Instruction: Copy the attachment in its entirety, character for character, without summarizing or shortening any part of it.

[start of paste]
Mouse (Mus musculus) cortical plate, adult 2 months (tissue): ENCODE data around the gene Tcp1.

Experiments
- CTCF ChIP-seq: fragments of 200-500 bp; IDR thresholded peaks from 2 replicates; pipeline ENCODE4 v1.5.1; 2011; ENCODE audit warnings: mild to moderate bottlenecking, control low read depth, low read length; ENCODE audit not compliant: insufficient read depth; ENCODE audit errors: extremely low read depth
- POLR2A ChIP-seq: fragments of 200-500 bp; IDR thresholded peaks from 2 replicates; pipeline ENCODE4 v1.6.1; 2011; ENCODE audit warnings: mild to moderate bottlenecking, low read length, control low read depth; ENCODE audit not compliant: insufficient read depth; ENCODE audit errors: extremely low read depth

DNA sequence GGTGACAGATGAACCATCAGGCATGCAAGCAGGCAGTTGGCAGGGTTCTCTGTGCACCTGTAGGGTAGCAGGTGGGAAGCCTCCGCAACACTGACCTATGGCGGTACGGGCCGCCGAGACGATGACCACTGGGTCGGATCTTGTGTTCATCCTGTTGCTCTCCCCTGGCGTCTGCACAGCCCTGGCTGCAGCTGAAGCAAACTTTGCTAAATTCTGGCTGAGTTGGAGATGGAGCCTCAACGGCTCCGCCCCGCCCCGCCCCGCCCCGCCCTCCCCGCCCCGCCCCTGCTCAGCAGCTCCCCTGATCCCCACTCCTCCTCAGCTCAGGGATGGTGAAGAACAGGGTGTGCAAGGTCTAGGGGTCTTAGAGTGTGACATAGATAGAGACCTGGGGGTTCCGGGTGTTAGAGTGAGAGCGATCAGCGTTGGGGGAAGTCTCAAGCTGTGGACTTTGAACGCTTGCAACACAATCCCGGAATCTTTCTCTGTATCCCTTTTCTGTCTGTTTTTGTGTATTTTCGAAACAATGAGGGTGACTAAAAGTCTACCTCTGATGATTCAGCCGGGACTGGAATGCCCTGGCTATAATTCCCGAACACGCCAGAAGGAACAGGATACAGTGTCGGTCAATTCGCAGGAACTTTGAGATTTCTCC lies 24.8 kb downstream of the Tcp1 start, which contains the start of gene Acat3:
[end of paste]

Mouse (Mus musculus) cortical plate, adult 2 months (tissue): ENCODE data around the gene Tcp1.

Experiments
- CTCF ChIP-seq: fragments of 200-500 bp; IDR thresholded peaks from 2 replicates; pipeline ENCODE4 v1.5.1; 2011; ENCODE audit warnings: mild to moderate bottlenecking, control low read depth, low read length; ENCODE audit not compliant: insufficient read depth; ENCODE audit errors: extremely low read depth
- POLR2A ChIP-seq: fragments of 200-500 bp; IDR thresholded peaks from 2 replicates; pipeline ENCODE4 v1.6.1; 2011; ENCODE audit warnings: mild to moderate bottlenecking, low read length, control low read depth; ENCODE audit not compliant: insufficient read depth; ENCODE audit errors: extremely low read depth

DNA sequence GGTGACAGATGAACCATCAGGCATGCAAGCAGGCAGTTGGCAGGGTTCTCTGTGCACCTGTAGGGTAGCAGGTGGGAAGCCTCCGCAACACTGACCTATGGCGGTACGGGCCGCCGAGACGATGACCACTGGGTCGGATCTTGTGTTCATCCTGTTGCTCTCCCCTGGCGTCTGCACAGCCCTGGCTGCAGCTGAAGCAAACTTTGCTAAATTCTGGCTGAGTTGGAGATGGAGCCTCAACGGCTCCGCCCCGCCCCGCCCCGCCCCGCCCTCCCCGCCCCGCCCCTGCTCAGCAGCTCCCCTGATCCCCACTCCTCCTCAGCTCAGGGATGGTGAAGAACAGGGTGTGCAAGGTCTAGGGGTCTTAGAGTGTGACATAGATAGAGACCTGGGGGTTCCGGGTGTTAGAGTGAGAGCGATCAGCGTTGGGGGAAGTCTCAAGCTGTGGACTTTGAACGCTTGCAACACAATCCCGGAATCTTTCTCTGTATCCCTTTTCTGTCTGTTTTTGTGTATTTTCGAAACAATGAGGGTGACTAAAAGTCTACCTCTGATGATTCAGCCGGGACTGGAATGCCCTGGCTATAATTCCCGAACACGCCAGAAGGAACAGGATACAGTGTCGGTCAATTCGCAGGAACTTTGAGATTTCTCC lies 24.8 kb downstream of the Tcp1 start, which contains the start of gene Acat3: